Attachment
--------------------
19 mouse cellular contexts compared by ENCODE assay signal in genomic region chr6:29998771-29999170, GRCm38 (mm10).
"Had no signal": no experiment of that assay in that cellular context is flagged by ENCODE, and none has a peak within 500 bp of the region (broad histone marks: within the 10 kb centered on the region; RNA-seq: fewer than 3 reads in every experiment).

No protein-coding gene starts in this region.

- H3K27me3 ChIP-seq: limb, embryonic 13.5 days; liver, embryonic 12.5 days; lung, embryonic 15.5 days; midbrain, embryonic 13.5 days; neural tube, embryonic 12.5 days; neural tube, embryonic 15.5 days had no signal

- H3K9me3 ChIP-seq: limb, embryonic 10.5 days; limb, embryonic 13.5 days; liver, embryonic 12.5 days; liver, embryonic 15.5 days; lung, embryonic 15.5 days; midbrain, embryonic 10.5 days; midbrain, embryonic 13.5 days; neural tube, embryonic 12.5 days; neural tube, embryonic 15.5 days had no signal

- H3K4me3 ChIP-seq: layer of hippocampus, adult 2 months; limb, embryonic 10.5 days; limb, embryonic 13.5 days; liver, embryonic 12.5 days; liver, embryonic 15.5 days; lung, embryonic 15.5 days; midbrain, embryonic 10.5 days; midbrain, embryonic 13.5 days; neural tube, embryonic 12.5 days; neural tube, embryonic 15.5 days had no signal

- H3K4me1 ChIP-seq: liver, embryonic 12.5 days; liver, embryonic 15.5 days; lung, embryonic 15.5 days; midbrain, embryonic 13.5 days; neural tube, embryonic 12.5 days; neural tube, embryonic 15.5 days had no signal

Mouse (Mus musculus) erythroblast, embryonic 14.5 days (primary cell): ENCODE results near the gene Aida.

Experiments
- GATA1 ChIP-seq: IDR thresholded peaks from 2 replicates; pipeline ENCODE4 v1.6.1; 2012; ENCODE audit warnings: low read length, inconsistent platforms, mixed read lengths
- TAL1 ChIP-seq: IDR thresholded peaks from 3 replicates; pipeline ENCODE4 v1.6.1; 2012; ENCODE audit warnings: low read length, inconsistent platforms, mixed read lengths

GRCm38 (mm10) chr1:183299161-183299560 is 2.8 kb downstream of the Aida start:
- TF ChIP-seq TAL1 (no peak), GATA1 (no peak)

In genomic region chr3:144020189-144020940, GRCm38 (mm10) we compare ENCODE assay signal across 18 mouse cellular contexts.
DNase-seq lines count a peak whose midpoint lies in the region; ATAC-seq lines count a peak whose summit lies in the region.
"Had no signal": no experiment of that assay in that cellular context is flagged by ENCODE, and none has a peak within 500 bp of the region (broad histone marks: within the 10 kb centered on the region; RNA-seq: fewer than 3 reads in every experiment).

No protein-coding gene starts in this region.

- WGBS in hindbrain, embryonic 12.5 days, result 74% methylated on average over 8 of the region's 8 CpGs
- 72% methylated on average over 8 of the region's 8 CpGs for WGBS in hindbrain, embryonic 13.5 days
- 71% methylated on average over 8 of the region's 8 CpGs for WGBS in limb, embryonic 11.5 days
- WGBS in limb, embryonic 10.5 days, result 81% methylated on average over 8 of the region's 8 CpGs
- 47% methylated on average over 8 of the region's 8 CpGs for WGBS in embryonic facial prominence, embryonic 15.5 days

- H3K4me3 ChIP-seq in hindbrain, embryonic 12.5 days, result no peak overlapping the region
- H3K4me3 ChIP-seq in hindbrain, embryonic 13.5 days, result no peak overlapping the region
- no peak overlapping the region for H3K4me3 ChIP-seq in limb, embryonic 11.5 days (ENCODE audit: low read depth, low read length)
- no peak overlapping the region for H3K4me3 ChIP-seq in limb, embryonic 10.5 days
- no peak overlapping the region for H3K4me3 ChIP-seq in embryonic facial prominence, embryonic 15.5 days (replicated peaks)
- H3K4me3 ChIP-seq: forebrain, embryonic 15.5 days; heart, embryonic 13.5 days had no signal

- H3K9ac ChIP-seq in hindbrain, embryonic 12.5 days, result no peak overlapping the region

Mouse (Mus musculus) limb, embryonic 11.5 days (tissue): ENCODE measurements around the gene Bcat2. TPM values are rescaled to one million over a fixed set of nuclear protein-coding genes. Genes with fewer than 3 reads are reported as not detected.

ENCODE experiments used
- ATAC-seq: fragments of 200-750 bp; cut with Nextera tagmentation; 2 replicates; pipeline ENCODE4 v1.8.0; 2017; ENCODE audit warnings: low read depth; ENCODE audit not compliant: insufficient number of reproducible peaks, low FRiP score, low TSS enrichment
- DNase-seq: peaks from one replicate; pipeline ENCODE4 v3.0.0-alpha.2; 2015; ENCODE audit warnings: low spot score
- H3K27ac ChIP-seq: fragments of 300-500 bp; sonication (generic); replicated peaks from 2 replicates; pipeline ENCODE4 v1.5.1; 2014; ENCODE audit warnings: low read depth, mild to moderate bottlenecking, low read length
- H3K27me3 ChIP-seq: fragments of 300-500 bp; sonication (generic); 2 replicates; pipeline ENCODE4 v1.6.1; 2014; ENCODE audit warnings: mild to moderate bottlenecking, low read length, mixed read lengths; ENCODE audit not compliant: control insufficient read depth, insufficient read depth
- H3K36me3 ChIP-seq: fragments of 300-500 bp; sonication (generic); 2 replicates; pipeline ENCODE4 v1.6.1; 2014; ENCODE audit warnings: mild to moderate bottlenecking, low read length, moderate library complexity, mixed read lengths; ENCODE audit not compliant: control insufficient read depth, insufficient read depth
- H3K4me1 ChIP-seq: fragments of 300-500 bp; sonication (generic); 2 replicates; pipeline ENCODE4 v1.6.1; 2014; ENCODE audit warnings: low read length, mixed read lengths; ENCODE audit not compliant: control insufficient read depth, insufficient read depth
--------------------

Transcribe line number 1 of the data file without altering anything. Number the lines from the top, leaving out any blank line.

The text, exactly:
19 mouse cellular contexts compared by ENCODE assay signal in genomic region chr6:29998771-29999170, GRCm38 (mm10).